First Drive: Nissan Navara 2.3 DCI Double Cab 4×4 AT

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By thinking outside the box, Nissan is set to stir the pot with its all-new Navara. A twinturbo diesel engine, coil springs and seven gears means that their latest premium pick-up, the D23, may be the one to beat.

At its launch in Morocco, we were given an opportunity to put it properly through its paces, enabling us to gauge ride comfort, off-road ability and much more over a range of challenging terrains.

What’s New?

When compared to the old Navara (D22), everything is new − from the chassis to the engine, gearbox and the interior. Nothing has been carried over from the previous model, and it boasts some unique features… for a contemporary bakkie, that is.

As we know, the international launch for the D23 Navara was back in 2014; but, for South African conditions, the Navara gets a 25mm suspension lift and the option of both 18-inch and 16-inch wheels to suit your off-road needs.

Coil springs in a bakkie?

The new Navara takes cues from the ladder-frame SUV segment and fits coils to the rear end in a five-link setup. The benefits of this combination include a reduction in lateral movement of the rear axle, improved wheel articulation, and a softer ride when unladen.

By replacing leaves with coils, Nissan has removed the friction that occurs as leaves slide over each other. The reduced friction makes a huge difference over small, high-frequency bumps like corrugations or ridges in the road. In fact, the ride quality is so good, and the handling characteristics so SUV-like, that you very quickly forget that you’re driving a pick-up. Gone is the jitteryrear- end feeling and the fast rebound that we’ve become used to in double cabs; the new system is compliant and soft. It’s also quiet, with no trace of the incessant squeaking that often plagues leaf-sprung vehicles. A class-leading ride? Absolutely.

Of course, sceptics may point out that coils would reduce the load capacity, but the fact is that a one-ton payload is right on the money. Remember, Land Rover has been using coils in its own high-capacity pick-up for years, and that’s about as utilitarian as they come.

The main downside of coils is a higher manufacturing cost, which is why you’ll still find leaf springs on single cab and king cab Navaras, where a lower price takes priority.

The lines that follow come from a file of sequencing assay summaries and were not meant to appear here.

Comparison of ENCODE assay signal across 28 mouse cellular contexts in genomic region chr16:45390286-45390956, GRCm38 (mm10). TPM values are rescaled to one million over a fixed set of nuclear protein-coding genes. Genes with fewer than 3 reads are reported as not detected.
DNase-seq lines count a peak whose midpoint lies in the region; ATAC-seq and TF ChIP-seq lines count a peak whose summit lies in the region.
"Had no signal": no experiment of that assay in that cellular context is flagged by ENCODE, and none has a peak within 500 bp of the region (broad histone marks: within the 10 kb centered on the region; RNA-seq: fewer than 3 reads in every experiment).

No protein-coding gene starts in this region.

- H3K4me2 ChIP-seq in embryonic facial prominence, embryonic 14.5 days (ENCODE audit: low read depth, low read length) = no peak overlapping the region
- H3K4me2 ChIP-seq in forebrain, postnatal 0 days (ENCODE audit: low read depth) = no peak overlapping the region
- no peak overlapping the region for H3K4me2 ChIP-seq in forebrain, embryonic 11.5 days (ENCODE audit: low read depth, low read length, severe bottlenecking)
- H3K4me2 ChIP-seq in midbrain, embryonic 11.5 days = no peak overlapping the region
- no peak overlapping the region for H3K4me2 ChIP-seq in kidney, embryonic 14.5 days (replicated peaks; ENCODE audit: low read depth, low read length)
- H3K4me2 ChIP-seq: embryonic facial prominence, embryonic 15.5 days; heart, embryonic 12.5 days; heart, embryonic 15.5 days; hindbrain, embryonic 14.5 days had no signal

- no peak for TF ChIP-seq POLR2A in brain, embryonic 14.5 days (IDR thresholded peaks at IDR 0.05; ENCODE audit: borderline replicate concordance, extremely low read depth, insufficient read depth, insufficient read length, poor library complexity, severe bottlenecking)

Nissan Navara Gallery


What’s under the bonnet?

An all-new, Renault-derived 2.3-litre four-cylinder diesel engine does duty in top-spec Navara double cabs. The old 3.0-litre V6 diesel and 2.5 diesels have been ditched. Using twin sequential turbos (a small one for low revs and a big one for high revs), the Navara puts out 140kW with 450Nm of torque available between 1500 and 2500rpm. A broad power band, thanks to the twin turbos, provides linear performance without much of the ‘peaky’ feeling found in many other small-capacity turbodiesel engines.

A single-turbo variant of the same engine, with 120kW/403Nm, will be available in single cab variants, along with the option of 2WD, a six-speed manual gearbox and the same 2.5-litre petrol engine you’ll find in the Nissan X-Trail. The top spec Navara’s seven-speed automatic gearbox represents the only seven-speed unit in its class that also features a low-range transfer case. A rotary dial engages low range almost instantly, while highrange 4WD/2WD can be shifted on the fly, as we’ve come to expect.

The gearbox also features a snappy manual over-ride mode for when you need to keep control of your cogs. Mated to the automatic gearbox and twin-turbo diesel engine, towing capacity is rated at 3.5 tonnes. During the on-road portion of our drive in Morocco, we averaged around 8.3l/100km, though the claimed figure is as low as 7l/100km with a steady right foot.

How about the interior?
Any new technology?

The D23 interior benefits from the latest technology available, including keyless entry, dualzone digital climate-control and an intuitive 7-inch touch-screen system, as well as satellite navigation and a surround camera system.

True to old form, it’s spacious enough in the back for a large-ish man to enjoy long stints, while rear passengers also get their own air-con vents. A sunroof is an option unique in the LCV segment. Other smart technologies include hill descent control (HDC), hill start assist (HAS) and forward emergency braking.

When will it reach South Africa?

The local launch date is set for March this year and the Navara will be priced as the premium product that it is. We don’t have definitive pricing yet; but, according to overseas listings, we can expect top of the range double cabs to be pitched somewhere between R500 000 and R600 000. This should be competitive with rivals such as the Toyota Hilux 2.8 GD6 Double Cab automatic and the Ford Ranger Wildtrak auto.

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